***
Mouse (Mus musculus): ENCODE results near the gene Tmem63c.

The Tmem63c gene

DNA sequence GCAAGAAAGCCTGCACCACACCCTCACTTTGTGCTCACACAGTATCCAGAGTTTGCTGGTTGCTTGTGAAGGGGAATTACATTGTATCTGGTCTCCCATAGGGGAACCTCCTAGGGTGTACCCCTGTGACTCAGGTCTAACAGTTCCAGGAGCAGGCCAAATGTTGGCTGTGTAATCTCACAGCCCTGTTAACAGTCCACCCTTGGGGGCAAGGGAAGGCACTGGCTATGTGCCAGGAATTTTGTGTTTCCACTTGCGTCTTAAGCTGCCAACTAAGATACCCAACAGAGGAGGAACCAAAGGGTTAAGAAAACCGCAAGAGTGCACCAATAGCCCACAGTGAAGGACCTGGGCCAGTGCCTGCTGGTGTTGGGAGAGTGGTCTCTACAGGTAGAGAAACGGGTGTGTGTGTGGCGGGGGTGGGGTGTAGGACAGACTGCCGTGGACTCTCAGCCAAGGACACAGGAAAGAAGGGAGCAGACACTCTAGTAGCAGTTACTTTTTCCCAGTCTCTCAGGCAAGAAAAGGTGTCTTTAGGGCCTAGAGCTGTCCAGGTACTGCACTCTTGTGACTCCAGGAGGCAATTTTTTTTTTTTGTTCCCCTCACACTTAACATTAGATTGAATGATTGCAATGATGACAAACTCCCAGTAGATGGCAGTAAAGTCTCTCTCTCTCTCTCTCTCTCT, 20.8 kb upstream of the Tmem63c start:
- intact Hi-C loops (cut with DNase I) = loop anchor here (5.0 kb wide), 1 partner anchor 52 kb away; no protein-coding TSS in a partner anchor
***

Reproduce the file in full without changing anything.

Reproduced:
Mouse (Mus musculus): ENCODE results near the gene Tmem63c.

The Tmem63c gene

DNA sequence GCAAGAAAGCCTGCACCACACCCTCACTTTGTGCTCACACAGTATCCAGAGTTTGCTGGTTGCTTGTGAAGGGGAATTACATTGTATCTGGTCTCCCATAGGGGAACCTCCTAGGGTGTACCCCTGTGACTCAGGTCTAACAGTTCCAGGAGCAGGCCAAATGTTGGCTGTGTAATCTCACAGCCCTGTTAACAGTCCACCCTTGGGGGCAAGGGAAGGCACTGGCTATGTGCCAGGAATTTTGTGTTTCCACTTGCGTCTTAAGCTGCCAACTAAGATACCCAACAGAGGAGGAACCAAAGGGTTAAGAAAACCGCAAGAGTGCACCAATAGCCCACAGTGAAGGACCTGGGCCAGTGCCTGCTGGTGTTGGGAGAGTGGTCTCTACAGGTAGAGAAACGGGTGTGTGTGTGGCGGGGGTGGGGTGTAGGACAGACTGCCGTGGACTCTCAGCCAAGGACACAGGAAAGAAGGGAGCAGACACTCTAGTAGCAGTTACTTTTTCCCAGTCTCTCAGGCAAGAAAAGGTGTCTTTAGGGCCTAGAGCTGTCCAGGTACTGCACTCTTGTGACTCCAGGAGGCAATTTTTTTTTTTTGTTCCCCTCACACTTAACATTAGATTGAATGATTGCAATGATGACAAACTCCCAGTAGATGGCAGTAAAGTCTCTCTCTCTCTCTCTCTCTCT, 20.8 kb upstream of the Tmem63c start:
- intact Hi-C loops (cut with DNase I) = loop anchor here (5.0 kb wide), 1 partner anchor 52 kb away; no protein-coding TSS in a partner anchor